Leading US banks, including JPMorgan, successfully weathered the spring turmoil in the sector, withstood the Fed’s stress tests and showed generally good financial results in the second quarter. We believe that due to the high diversification and large scale of the business, strong capital positions, large players will continue to look financially confident in the current difficult economic conditions, and look forward to a gradual improvement in investor sentiment towards their shares. At the same time, JPMorgan shares, after a good growth in recent months, have approached their fair value, and their potential for further strengthening is limited.
We downgrade JPMorgan stock to Hold from Buy and reiterate our target price of $157.7, implying a 2.7% upside. Since our last recommendation from the beginning of this year, the bank’s share price has risen by 12.5%, and these shares, in our opinion, are already close to a fair valuation.
|Target price, $||157.7|
|Current price, $||153.6|
|Number of shares, million||2906.1|
|Capitalization, billion $||446.3|
|Assets, billion $||3368.2|
JPMorgan Chase is one of the leading international financial holdings, the largest US bank in terms of assets. JPMorgan is one of the US leaders in terms of mortgage lending and credit card issuance, and is the world leader in the investment banking market.
JPMorgan’s financial results for the second quarter of 2023 turned out to be strong, which was facilitated, among other things, by the acquisition of part of the assets of the bankrupt First Republic Bank. Net income jumped 63.7% YoY to $14.5 billion, or $4.75 per share, on a 34.1% YoY increase in revenue to a record $42.4 billion, both markedly exceeded expectations. The Bank significantly increased its net interest income on the back of growth in lending volumes and interest rates. Meanwhile, some pressure on earnings came from a significant increase in credit risk costs due to worsening economic forecasts.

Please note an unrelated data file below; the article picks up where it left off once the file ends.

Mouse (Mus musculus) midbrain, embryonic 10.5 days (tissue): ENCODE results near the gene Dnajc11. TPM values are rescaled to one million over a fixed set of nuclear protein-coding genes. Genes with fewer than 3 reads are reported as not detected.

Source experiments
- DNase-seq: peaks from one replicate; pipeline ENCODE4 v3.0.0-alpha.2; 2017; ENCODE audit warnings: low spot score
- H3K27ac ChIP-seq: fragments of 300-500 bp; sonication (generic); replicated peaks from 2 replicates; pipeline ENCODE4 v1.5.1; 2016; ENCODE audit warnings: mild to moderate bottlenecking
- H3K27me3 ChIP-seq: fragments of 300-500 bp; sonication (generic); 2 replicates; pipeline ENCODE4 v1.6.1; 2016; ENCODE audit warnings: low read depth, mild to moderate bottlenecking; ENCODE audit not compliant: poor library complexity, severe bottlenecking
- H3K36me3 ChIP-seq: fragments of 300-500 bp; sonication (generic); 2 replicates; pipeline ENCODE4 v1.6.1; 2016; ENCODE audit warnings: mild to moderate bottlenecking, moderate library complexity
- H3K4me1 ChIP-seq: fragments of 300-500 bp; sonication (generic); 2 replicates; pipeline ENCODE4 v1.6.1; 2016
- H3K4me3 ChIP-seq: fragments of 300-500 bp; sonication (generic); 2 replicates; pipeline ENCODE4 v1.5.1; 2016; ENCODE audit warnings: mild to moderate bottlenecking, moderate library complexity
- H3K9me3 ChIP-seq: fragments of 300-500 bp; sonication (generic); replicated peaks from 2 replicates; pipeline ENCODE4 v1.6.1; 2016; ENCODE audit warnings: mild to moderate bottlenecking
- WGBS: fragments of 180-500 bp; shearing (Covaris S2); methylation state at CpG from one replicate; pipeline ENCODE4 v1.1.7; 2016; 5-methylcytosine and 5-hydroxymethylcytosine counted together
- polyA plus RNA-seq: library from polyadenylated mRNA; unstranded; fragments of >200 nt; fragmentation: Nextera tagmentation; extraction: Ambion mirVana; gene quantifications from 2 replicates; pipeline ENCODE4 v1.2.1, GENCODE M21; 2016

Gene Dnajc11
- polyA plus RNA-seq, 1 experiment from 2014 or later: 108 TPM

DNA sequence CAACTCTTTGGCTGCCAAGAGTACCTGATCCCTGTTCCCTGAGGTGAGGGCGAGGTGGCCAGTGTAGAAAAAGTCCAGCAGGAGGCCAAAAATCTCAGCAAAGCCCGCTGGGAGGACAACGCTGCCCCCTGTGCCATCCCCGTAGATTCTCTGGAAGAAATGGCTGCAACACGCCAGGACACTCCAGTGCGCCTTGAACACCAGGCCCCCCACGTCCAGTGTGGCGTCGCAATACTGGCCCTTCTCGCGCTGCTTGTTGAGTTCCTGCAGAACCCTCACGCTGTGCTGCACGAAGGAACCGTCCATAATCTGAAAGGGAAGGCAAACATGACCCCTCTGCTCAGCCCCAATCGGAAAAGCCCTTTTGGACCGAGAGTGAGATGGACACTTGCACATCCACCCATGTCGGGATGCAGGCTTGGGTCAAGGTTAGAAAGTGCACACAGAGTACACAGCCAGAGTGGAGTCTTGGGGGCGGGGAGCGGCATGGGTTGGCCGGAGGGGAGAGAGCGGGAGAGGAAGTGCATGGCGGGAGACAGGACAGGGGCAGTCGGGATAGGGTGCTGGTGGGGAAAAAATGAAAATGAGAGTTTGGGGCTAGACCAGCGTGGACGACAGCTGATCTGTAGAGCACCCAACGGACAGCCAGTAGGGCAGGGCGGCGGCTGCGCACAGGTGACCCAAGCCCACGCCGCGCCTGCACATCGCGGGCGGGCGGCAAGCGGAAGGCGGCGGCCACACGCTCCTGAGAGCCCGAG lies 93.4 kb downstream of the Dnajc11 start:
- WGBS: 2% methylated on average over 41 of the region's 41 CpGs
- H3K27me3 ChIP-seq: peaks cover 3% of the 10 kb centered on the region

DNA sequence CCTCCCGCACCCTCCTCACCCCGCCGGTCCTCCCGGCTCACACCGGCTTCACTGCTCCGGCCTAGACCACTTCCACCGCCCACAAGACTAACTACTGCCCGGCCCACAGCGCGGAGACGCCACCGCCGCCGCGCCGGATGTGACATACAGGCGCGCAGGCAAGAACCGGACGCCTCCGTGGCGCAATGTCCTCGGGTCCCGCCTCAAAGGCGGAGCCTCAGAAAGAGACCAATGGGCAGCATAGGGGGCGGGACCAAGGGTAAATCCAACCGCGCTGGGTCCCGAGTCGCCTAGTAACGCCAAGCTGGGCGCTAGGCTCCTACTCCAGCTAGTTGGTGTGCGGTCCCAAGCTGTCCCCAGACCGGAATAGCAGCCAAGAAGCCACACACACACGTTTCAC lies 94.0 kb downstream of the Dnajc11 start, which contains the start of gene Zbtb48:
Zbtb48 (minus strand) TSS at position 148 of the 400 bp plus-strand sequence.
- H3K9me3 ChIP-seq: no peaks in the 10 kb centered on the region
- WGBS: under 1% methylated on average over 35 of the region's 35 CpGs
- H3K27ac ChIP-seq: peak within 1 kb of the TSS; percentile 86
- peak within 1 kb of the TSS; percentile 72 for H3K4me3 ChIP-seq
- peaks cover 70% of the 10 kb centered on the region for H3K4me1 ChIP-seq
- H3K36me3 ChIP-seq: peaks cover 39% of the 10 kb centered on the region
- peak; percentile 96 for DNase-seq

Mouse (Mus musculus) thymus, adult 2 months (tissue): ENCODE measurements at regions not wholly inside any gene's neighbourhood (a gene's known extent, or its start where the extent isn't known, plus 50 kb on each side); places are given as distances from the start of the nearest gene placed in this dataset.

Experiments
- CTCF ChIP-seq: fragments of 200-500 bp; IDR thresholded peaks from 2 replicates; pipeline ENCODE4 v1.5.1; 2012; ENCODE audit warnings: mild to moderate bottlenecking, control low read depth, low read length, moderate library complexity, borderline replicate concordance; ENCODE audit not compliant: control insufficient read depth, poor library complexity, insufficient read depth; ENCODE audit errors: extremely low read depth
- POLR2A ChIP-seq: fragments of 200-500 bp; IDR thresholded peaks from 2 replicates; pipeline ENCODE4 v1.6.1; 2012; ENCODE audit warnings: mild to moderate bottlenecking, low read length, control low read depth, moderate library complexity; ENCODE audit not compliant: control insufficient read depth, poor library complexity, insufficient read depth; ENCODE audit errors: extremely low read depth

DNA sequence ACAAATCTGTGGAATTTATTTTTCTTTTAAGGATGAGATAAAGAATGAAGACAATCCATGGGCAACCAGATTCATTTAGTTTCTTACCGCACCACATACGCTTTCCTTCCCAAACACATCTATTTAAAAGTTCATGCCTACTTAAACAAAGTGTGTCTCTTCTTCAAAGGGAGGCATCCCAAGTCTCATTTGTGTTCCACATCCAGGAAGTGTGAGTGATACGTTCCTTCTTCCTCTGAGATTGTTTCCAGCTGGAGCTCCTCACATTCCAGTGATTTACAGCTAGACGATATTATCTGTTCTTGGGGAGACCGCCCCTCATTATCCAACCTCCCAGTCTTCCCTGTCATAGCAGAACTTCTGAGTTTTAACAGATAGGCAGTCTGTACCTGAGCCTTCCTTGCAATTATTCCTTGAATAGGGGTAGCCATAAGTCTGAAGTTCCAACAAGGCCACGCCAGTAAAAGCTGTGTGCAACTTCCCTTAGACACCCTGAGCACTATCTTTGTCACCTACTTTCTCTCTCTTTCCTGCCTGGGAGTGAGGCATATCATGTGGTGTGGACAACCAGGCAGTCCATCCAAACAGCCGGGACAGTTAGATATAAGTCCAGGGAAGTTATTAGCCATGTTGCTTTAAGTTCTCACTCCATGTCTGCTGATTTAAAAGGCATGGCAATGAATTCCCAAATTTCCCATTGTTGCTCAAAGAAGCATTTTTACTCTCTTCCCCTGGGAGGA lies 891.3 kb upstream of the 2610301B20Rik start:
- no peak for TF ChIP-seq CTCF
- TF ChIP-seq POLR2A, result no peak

Financial indicators, billion $
In Q2, JPMorgan returned $4.7 billion to shareholders through dividends and buybacks. Earlier this year, the bank successfully passed the Fed’s stress tests, and management announced plans to raise its quarterly dividend by 5% to $1.05 per share.
We are cautiously optimistic about JPMorgan’s business outlook. Despite high inflation, tight Fed monetary policy, spring turmoil in the banking sector, significant geopolitical risks, the US economy shows good resilience this year thanks to a strong labor market and continued growth in consumer spending. Against this background, JPMorgan, like other leading US banks, we believe will continue to look relatively good financially, benefiting from the continued increase, albeit at a slower pace, in economic activity in the country.
Our valuation of JPMorgan shares is based on peer comparisons in terms of NTM P/E and dividend yield, as well as an analysis of the bank’s own historical multiples. It implies an upside of 2.7%.
Moody’s Recent Downgrading of Credit Ratings of Several Small US BanksAnd the prospect of a downgrade of the ratings of a number of larger creditors once again reminded of the risks inherent in the sector. They are associated with outstripping growth in deposit rates to prevent an outflow of customer funds or attract new money, which will put pressure on the net interest margin of banks, large accumulated “paper” losses on securities on the balance sheets of creditors, a difficult situation in the US commercial real estate sector, which accounts for a significant portion of loan portfolios. However, small regional banks are the most vulnerable to these risks. Leading players, including JPMorgan, look more resilient due to high diversification and large business scale, strong capital positions and should be very confident to get through the current difficult economic period.